My experiment files tend to bloat in size very quickly (*.pxp files routinely head into 2-3GB range), especially during the exploration phase of data analysis. Because of this, I am trying to optimize my functions to use memory more effectively and to stay clear of fragmentation issues. As such, I had a question about how some of the built-in functions affect memory.
My most pressing question is if a call to Redimension that reduces the number of points in a wave frees the memory holding the leftover points? I assume that a Redimension that preserves the number of points in the original wave has no effect on memory and that a Redimension that extends the wave will remain in the same memory location if there is enough free space following the original memory block. If there is not enough room in the current memory location, then a new block is allocated and the old one is freed after copying over?
Also, does a KillWave/MoveWave combination have an identical memory effect as a Duplicate/O call? Is one far preferable than the other? KillWave can't handle killing waves that are in use while Duplicate/O *can* overwrite waves that are in use, suggesting that there is a difference in how these operations work under the hood.
I discovered this difference when I recently coded some functions that create a free wave and then return a wave reference to that wave. That design motivates use of a call to KillWave and then MoveWave to mimic the effect of a Duplicate/O call when I need to persist the free wave.
The data written to disk is a copy of the data in RAM, and is written as efficiently as possible. The precise layout of the data in RAM is immaterial.
So either I'm totally misunderstanding your post, or you're misunderstanding the relation between data in memory and data on disk.
There aren't all that many options to reduce the size of these pxp files, short of using compression (look at ImageTransform) or adjusting the number type of the data (e.g. if your data contains integers then you can redimension to an integer wave – just be careful of overflows). I think the hassle is typically not worth it.
If your main concern is the time that it takes to save then you can convert to the unpacked format. However, in addition to being less convenient to handle you will also lose out on some features such as saving waves containing wave references.
Sorry, I was just using the size of the files on disk as a way to indicate that memory is a precious resource while these files are open. If I understand correctly, Igor will load all of the waves, variables, etc in an experiment file into RAM when the experiment is open. In that situation, if the experiment is large and I use a lot of my own functions, the way those functions handle memory is critically related to the degree of memory fragmentation and how soon I will run into memory limits. Isn't that right, or am I missing something?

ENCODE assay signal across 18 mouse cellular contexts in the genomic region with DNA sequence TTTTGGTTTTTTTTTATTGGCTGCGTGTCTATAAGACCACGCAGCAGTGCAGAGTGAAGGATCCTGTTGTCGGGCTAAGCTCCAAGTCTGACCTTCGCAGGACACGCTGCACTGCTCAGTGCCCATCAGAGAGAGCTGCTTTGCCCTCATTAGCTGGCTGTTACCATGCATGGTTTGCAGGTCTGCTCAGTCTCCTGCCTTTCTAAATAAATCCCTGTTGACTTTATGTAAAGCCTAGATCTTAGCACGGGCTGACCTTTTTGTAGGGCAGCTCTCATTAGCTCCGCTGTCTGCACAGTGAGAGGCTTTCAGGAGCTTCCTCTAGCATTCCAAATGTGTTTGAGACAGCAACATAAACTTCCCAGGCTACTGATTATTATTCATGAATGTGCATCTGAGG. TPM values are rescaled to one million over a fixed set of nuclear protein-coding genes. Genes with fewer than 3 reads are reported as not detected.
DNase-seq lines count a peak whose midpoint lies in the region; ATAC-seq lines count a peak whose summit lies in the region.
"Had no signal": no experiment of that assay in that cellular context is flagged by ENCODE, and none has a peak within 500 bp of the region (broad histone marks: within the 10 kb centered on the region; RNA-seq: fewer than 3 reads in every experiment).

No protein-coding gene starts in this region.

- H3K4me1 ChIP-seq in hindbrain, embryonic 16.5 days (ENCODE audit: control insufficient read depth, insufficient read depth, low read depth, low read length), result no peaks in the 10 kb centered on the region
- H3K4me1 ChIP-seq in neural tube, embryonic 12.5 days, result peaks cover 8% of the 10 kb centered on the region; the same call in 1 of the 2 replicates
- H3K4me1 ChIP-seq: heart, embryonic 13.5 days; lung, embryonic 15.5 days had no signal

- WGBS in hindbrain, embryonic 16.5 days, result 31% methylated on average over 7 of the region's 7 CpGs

Redimensioning to a smaller size does not free memory. This is because the underlying OS memory manager calls don't free memory in that case.
Mac OS 9 and Windows 95 did free memory but Mac OS X and Windows XP and later don't. I think reclaiming the memory is a headache, as it requires taking an existing block in the heap and splitting into two blocks - one kept by the original pointer and the other free. So, I suspect, the programmers who write low-level OS code decided it was best to not do that.
To reclaim the memory you would have to shrink with Redimension, then Duplicate to a new wave, then kill the original wave. Igor will free the memory for the killed wave when nothing holds a reference to it. This means that, if you have a wave reference to the killed wave in a function, the memory won't be freed until you leave the function or clear the wave reference using WaveClear.
Duplicate/O, even when the destination wave already exists, doesn't kill anything so there is no restriction like KillWaves. Duplicate/O redimensions the destination and copies data from the source to the destination. There is no killing involved.
If you really need all of that data in memory at one time, and if you are running on Windows, you would be a good candidate for IGOR64. Read the IGOR64 ReadMe carefully and use it only if you really need gigabytes of data in memory at one time.
Thanks, that info is really useful.
If I understand this correctly, a Duplicate/O acts on the original memory location when the destination wave already exists. That is, it requires no additional memory allocation if a destination wave is already found. In the KillWave case, I am freeing the original memory location and then MoveWave turns my local reference into a global reference but does not actually copy data from one memory location to another. Is that right?
Yes, I have IGOR64 installed, but I want to be able to pass around packed experiments with other members of the lab and all the "only if you really need it" warnings had me scared off from using it extensively.
It will require additional memory if the source wave is bigger than the destination wave before the duplication. Otherwise it does not require additional memory. Duplicates resizes the destination wave, if necessary, and then copies bytes from the source to the destination.
I don't know what that means. You can't do MoveWave after KillWaves. All wave references in functions are local variables that refer to global objects (waves).
MoveWave does not copy the wave - it just removes it from the linked list for its original data folder and appends it to the linked list of the destination data folder.
KillWaves marks a wave to be killed, and its memory deleted, when there are no more wave references pointing to the wave. The wave references, which you can think of as pointers to the memory for the wave, may be in user-defined functions, in WAVE waves, or stored internally in Igor.
Back to top